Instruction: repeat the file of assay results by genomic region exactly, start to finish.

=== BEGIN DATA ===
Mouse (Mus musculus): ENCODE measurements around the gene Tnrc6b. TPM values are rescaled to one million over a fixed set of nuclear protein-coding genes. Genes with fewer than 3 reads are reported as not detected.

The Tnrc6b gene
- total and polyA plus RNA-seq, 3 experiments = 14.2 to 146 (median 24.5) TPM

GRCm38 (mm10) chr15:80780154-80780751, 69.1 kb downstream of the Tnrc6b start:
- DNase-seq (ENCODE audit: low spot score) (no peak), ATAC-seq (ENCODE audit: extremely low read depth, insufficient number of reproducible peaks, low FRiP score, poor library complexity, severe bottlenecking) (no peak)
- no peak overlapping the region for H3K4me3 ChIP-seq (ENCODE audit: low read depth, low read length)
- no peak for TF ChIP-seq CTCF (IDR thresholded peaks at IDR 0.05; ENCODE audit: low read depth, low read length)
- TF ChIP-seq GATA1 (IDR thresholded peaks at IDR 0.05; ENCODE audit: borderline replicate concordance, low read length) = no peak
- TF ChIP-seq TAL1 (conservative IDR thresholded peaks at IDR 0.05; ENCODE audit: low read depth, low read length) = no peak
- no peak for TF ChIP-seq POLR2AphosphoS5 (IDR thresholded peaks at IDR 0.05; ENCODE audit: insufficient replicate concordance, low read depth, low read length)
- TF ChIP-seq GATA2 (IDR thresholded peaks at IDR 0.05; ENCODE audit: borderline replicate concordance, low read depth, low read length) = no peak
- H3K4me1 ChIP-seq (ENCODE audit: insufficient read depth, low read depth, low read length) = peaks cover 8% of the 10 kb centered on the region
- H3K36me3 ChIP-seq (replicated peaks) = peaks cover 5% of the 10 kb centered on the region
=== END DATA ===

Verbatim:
Mouse (Mus musculus): ENCODE measurements around the gene Tnrc6b. TPM values are rescaled to one million over a fixed set of nuclear protein-coding genes. Genes with fewer than 3 reads are reported as not detected.

The Tnrc6b gene
- total and polyA plus RNA-seq, 3 experiments = 14.2 to 146 (median 24.5) TPM

GRCm38 (mm10) chr15:80780154-80780751, 69.1 kb downstream of the Tnrc6b start:
- DNase-seq (ENCODE audit: low spot score) (no peak), ATAC-seq (ENCODE audit: extremely low read depth, insufficient number of reproducible peaks, low FRiP score, poor library complexity, severe bottlenecking) (no peak)
- no peak overlapping the region for H3K4me3 ChIP-seq (ENCODE audit: low read depth, low read length)
- no peak for TF ChIP-seq CTCF (IDR thresholded peaks at IDR 0.05; ENCODE audit: low read depth, low read length)
- TF ChIP-seq GATA1 (IDR thresholded peaks at IDR 0.05; ENCODE audit: borderline replicate concordance, low read length) = no peak
- TF ChIP-seq TAL1 (conservative IDR thresholded peaks at IDR 0.05; ENCODE audit: low read depth, low read length) = no peak
- no peak for TF ChIP-seq POLR2AphosphoS5 (IDR thresholded peaks at IDR 0.05; ENCODE audit: insufficient replicate concordance, low read depth, low read length)
- TF ChIP-seq GATA2 (IDR thresholded peaks at IDR 0.05; ENCODE audit: borderline replicate concordance, low read depth, low read length) = no peak
- H3K4me1 ChIP-seq (ENCODE audit: insufficient read depth, low read depth, low read length) = peaks cover 8% of the 10 kb centered on the region
- H3K36me3 ChIP-seq (replicated peaks) = peaks cover 5% of the 10 kb centered on the region